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Art Gallery in danger of going backwards claims artist

Broken Hill City Council is in “danger of shooting itself in the foot” with its plans for the Art Gallery and Museum, says the centre’s most recent artist-in-residence who also says concentrating simply on local art may well lead to “an inbred thing eventually”.

Nigel Helyer recently left the Gallery after an extended period as its artist-in-residence and he says the sudden resignations of a swathe of senior artistic staff and management, and Council’s plans to put more emphasis on local art, is a worrying sign.

Mayor Tom Kennedy said, following the resignations, the council would be looking for a manager for the centre, rather than someone necessarily with a pure art background. The plan is to showcase more local art.

A passionate advocate of the arts and the ability of local and regional communities to access all art, Mr Helyer says he is concerned for the local art scene and young artists in the region.

‘The city administration has totally shot itself in the foot and it’s thrown the baby out with the bathwater,” he says.

“I think they are just going backwards.

“Blake and Hester [previous manager and curator at the gallery and museum], I found to be incredibly energetic, very smart and incredibly supportive.

“They were taking the gallery somewhere really interesting, and I think what’s happened is a bit of a tragedy as it’ll set the gallery back a long, long way.

“It’s not just the loss of these people, it’s the fact that the gallery, in terms of a cultural sense, will be regarded as being kind of backward and ultra-conservative.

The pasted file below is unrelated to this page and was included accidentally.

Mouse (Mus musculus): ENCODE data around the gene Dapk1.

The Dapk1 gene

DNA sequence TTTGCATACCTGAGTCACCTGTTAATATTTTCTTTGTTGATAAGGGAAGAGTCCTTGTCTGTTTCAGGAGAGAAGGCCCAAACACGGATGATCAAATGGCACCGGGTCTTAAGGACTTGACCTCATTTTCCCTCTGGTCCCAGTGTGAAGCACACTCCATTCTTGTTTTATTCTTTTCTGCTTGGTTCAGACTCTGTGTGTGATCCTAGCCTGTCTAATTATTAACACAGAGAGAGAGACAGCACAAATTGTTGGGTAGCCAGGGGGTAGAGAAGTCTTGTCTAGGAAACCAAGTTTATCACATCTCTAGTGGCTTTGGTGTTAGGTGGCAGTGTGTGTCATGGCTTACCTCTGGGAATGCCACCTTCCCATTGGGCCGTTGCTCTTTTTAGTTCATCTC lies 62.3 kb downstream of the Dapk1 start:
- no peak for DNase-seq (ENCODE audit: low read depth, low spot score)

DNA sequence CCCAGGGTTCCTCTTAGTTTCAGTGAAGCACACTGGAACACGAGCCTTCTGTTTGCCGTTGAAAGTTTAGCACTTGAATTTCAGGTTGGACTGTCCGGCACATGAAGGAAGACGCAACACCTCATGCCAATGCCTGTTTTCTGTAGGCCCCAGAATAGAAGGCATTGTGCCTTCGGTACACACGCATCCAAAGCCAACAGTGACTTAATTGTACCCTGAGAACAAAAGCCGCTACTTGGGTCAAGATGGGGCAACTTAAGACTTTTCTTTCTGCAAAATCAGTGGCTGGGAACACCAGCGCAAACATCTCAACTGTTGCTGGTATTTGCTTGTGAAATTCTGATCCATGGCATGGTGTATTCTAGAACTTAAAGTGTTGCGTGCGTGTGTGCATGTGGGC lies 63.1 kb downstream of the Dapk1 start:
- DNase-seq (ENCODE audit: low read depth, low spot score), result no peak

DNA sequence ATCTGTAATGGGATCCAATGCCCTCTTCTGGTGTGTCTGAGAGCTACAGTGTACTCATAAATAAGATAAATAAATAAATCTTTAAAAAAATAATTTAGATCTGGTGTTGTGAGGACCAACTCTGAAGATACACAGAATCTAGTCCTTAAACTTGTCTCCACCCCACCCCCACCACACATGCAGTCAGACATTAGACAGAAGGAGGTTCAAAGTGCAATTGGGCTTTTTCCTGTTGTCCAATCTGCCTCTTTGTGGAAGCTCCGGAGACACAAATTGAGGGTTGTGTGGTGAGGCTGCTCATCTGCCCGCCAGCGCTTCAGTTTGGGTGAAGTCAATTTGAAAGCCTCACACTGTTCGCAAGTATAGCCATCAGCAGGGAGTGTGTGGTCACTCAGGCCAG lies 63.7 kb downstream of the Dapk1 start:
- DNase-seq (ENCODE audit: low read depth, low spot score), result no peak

“They want to enshrine a sense of nostalgia for the past and a kind of stereotypical attitude towards the culture, which is completely an unrealistic one in the main gallery of the city.

“I’m sure they may have a collection of historical works, which I believe the gallery would have shown anyway on a rotational basis.

“But, you know, a city can’t live by eating its own history, it’s just not how life works.

“A lot of people I spoke to while I was visiting had come from somewhere else to re-establish themselves.

“I think change, that kind of change and knowledge from outside, is a really vital thing.

“I think the administration’s idea of cutting out, cutting away the kind of external influences and focusing on only local artists is just a kind of form of xenophobia.”

Mr Helyer says he is acutely worried about the impact of seeing less outside art – as opposed to local art – could have on aspiring local artists.

“A lot of artistic education has been dialled down drastically in New South Wales and I don’t think the Broken Hill TAFE is even teaching art any longer.

“So where do young people living here go to find anything new?

“If a young person wanted to follow a career in the arts what would they feed from?

“What would they be given?

“What would be shown in the gallery that only wants to show local artists and historical stuff, which is pretty heavily stereotyped anyway.

“There is no pathway for a young person to develop, apart from watching videos or going online, which isn’t a real substitute for an actual engagement with art.

“The function of a regional gallery is to bring art to a population and allow that art to circulate.

“I just think this notion of this overbearing control of a cultural institution is pretty much like restricting the freedom of the press.

“It [control over the art gallery] should be at arm’s length. It’s not money owned by the council, it’s ratepayers and taxpayers’ money. It’s the community that pays for it ultimately. And their representatives need to be much more aware of community needs.

“It seems that it was just a kind of completely autocratic decision by a group of people who don’t really know what they’re dealing with.

“They just want to present an image of the town, which is already being presented by everybody else anyway. So why more of the same?” Mr Helyer says.

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